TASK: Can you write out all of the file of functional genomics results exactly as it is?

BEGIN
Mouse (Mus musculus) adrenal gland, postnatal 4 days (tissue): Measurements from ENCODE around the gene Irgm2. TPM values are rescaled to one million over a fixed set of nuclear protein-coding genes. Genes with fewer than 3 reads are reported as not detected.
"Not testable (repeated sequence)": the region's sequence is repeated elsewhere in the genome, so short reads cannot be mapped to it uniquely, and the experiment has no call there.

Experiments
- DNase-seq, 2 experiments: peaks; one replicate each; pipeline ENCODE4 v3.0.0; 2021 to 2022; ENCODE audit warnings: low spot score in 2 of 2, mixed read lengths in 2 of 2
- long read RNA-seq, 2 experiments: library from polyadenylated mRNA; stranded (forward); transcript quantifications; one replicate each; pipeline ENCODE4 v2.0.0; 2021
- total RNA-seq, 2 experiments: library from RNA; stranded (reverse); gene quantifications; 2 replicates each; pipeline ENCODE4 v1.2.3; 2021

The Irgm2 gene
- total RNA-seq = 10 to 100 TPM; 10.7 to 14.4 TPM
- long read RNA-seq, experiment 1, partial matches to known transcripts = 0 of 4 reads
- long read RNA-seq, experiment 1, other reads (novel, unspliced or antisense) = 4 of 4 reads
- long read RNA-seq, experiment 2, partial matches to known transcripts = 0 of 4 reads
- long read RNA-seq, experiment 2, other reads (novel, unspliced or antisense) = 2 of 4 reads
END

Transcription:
Mouse (Mus musculus) adrenal gland, postnatal 4 days (tissue): Measurements from ENCODE around the gene Irgm2. TPM values are rescaled to one million over a fixed set of nuclear protein-coding genes. Genes with fewer than 3 reads are reported as not detected.
"Not testable (repeated sequence)": the region's sequence is repeated elsewhere in the genome, so short reads cannot be mapped to it uniquely, and the experiment has no call there.

Experiments
- DNase-seq, 2 experiments: peaks; one replicate each; pipeline ENCODE4 v3.0.0; 2021 to 2022; ENCODE audit warnings: low spot score in 2 of 2, mixed read lengths in 2 of 2
- long read RNA-seq, 2 experiments: library from polyadenylated mRNA; stranded (forward); transcript quantifications; one replicate each; pipeline ENCODE4 v2.0.0; 2021
- total RNA-seq, 2 experiments: library from RNA; stranded (reverse); gene quantifications; 2 replicates each; pipeline ENCODE4 v1.2.3; 2021

The Irgm2 gene
- total RNA-seq = 10 to 100 TPM; 10.7 to 14.4 TPM
- long read RNA-seq, experiment 1, partial matches to known transcripts = 0 of 4 reads
- long read RNA-seq, experiment 1, other reads (novel, unspliced or antisense) = 4 of 4 reads
- long read RNA-seq, experiment 2, partial matches to known transcripts = 0 of 4 reads
- long read RNA-seq, experiment 2, other reads (novel, unspliced or antisense) = 2 of 4 reads